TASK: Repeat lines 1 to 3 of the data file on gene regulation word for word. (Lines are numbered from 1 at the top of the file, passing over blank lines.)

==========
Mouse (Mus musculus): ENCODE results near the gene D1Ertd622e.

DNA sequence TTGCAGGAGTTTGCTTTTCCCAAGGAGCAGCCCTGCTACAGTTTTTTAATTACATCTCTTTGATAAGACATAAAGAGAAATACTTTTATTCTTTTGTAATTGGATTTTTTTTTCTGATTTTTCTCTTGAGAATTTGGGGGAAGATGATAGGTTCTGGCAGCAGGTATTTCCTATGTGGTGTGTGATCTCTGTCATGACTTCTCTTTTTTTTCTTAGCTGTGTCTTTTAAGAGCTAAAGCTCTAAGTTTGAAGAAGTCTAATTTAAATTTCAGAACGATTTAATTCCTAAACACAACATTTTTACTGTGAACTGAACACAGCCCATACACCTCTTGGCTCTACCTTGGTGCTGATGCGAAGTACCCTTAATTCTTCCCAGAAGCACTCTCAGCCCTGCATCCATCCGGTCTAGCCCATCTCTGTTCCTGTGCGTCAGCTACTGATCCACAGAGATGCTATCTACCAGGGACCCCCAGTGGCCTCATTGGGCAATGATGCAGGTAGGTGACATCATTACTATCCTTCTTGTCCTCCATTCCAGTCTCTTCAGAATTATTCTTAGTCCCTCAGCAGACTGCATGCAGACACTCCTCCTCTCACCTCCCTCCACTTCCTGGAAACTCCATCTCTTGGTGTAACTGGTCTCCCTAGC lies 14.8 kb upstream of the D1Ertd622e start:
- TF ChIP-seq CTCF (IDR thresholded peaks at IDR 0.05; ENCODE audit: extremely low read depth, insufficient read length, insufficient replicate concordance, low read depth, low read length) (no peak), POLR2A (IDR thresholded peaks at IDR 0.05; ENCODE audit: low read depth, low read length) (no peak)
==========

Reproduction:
Mouse (Mus musculus): ENCODE results near the gene D1Ertd622e.

DNA sequence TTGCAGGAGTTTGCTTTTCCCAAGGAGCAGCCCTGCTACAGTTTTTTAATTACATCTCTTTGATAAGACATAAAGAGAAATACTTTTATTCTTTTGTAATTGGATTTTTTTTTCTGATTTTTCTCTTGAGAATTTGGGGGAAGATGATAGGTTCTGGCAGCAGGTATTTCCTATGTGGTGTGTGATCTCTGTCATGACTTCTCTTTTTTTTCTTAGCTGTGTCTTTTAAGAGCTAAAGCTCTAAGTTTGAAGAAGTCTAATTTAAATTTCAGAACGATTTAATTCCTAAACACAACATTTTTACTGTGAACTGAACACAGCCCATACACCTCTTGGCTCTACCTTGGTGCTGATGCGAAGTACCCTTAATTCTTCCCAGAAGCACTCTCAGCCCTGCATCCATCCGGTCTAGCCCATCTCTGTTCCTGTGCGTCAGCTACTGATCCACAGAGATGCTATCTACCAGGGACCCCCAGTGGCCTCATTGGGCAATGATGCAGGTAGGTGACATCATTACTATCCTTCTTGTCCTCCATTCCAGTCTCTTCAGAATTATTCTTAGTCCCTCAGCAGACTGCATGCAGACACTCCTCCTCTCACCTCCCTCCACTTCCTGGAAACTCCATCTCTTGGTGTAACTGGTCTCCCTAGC lies 14.8 kb upstream of the D1Ertd622e start:
- TF ChIP-seq CTCF (IDR thresholded peaks at IDR 0.05; ENCODE audit: extremely low read depth, insufficient read length, insufficient replicate concordance, low read depth, low read length) (no peak), POLR2A (IDR thresholded peaks at IDR 0.05; ENCODE audit: low read depth, low read length) (no peak)